Friday, January 25, 2019

P2 Arguing "to" inerrancy considers the preservation and reliability of the Biblical text

Image result for reliability of the gospels
Luke 1:1-4 Inasmuch as many have undertaken to compile an account of the things accomplished among us, 2 just as they were handed down to us by those who from the beginning were eyewitnesses and servants of the word, 3 it seemed fitting for me as well, having investigated everything carefully from the beginning, to write it out for you in consecutive order, most excellent Theophilus; 4 so that you may know the exact truth about the things you have been taught.


In our last post, we began to consider crafting an argument "to" biblical inerrancy here:

Inerrancy is the doctrine that states that all the words of the Bible, as originally given through the prophets and apostles, are totally true. In this series of posts, we are aiming to bridge an argument "to" inerrancy. This approach to discussing the Bible with skeptics has the advantage of establishing a base-line with which we can talk to them about the Bible as a historical text - a claim which is vital for Christianity and one which they can examine to follow the evidence where it leads. Leading Christian defenders of Christianity (a.k.a "apologists"), such as William Lane Craig, Norman Geisler, R.C. Sproul, Frank Turek and others advocate a very similar approach to what I'm outlining in this series of posts. We discussed four key terms that would provide such a bridge:

1. Preservation
2. Reliability
3. Jesus' teaching about the scriptures 
4. Inerrancy 

Reviewing what we mean by the preservation of the words of the Bible

Even though we do not have the original manuscripts of either the Old or New Testament, it remains the case we can say with confidence that we have the words of the original in our copies and translations, just as any classical scholar would assert for the writings of the great philosophers or founders of other religions.  

The truth of the preservation of the words of scripture won't get us to the doctrine of inerrancy by itself. The case we're making is what we call a "cumulative case" - meaning that each piece of the argument is taken together to bring us to a conclusion that makes holding inerrancy a very reasonable position for the Christian. Having established that we do have the words of the original documents in the midst of our copies and translations of the Bible, we can now proceed on to the next plank of our bridge to inerrancy, namely, the reliability of the biblical text.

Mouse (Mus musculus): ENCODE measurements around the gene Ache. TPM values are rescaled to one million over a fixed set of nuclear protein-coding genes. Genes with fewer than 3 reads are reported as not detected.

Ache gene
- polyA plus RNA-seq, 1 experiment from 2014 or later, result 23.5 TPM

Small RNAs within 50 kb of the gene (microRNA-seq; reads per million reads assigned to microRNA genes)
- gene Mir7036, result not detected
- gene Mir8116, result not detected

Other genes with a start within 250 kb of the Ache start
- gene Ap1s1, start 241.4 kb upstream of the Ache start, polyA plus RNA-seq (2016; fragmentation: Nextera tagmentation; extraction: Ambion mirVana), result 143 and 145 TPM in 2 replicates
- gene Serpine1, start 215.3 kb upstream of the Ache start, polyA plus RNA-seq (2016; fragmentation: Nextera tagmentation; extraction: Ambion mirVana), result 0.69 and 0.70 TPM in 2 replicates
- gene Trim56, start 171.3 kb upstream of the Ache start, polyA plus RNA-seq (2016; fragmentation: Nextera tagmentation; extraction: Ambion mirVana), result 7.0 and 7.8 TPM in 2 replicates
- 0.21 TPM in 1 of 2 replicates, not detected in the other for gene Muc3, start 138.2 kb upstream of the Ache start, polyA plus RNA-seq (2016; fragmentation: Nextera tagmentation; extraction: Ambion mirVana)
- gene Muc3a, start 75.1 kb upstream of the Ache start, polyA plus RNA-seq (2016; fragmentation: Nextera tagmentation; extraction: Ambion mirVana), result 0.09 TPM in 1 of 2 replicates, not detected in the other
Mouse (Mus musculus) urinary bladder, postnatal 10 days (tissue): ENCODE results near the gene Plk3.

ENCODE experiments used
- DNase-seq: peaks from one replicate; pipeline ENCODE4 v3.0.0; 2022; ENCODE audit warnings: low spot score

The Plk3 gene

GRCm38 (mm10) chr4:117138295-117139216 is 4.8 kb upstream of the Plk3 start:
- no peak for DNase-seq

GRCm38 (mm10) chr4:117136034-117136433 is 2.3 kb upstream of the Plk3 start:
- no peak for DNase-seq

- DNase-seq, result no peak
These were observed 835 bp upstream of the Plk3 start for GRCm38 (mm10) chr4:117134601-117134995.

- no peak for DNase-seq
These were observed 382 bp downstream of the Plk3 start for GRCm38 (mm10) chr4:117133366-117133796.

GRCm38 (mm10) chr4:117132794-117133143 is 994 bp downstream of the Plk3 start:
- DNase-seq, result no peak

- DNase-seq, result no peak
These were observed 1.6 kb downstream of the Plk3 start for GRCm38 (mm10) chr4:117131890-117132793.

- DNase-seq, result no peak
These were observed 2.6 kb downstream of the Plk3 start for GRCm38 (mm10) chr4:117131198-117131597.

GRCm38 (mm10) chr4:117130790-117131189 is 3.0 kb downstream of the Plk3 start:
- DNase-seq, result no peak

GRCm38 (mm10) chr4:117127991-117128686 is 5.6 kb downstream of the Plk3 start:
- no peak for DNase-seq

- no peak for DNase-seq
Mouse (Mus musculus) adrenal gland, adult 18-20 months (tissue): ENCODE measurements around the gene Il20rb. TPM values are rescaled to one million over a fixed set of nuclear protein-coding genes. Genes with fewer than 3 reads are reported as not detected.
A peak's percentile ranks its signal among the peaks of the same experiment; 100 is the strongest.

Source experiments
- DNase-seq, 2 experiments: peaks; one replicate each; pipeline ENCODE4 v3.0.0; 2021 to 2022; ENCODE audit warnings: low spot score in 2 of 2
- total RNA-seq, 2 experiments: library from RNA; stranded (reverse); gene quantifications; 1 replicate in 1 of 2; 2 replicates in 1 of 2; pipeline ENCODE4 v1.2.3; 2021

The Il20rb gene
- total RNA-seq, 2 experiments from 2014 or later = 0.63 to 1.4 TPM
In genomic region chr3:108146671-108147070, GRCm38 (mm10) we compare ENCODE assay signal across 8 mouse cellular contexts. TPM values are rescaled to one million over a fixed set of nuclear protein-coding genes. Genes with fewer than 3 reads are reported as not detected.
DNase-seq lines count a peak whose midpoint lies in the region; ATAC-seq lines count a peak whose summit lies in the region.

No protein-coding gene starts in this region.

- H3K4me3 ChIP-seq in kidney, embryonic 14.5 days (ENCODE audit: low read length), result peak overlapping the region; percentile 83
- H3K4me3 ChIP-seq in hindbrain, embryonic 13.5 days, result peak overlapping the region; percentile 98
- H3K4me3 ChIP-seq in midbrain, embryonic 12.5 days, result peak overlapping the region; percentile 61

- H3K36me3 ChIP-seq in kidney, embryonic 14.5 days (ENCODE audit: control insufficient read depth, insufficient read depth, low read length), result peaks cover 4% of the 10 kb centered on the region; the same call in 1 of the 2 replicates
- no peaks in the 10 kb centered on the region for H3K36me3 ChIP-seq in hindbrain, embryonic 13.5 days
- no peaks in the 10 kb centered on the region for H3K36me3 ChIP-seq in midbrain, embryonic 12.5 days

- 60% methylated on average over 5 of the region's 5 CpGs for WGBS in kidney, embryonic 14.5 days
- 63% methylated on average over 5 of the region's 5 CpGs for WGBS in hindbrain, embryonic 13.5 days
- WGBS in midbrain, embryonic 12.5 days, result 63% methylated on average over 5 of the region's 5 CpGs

Why the issue of historical reliability is relevant to Christianity 

When we looked at the preservation of the words of the Bible, we were dealing with matters pertaining to the text itself. Reliability is a very important issue, since the Christian faith is rooted in the historical dealings of God with His people - Israel - in the Old Testament and the life, death and resurrection of Jesus in the New Testament. Such a historical investigation will yield that the biblical text is reliable enough to be considered certified history by even secular historians. The relevance of the topic of reliability is crucial whenever we compare other religions which make similar claims about inerrancy for their religious books.  

For instance, I have read the Book of Mormon from cover to cover. Despite its references to numerous geographical locations, ancient people groups and alleged links between Native American tribes and the ancient Jews, not a single claim is attested by archaeological, scientific or historical investigation. In as much as Mormonism basis its doctrine on historical events, nonetheless, the very collection of texts upon which it is based ("Book of Mormon", "Pearl of Great Price" and "Doctrines and Covenants") are not proved by history.  

If a text is ever to live up to its claims of inerrancy, it has to at least demonstrate reliability. In order to keep our post concise and to the point today, we will focus particularly on the New Testament text and even more specifically on the gospel records themselves.

Assessing the reliability of the New Testament Gospels

When we begin to assess the reliability of the New Testament text, we can do so in two ways: 

1. Comparing the the time span between the originals and copies.

2. Evaluating details reported by the New Testament text to external documents from the same time period. 

Comparing the span of time from the original manuscripts to earliest copies

First, we note the amount of time that spans from the date of the original manuscripts and selves to the earliest copies that we have of the given document. The chart below derives from the American Journal of Theology:

Image result for new testament autographs to copies

History and philosophy departments at major universities study the great classical historians and philosophers with no quibbles as to whether they are studying reliable manuscripts. Such a procedure gives us perspective when comparing New Testament to other ancient documents.